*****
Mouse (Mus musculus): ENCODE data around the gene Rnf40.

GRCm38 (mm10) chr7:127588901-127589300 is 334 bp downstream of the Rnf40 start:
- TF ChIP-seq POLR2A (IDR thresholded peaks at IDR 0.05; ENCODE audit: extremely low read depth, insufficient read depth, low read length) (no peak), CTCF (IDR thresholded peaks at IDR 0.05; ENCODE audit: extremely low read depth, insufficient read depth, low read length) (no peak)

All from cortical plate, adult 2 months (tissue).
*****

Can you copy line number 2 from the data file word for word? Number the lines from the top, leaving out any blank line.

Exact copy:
GRCm38 (mm10) chr7:127588901-127589300 is 334 bp downstream of the Rnf40 start: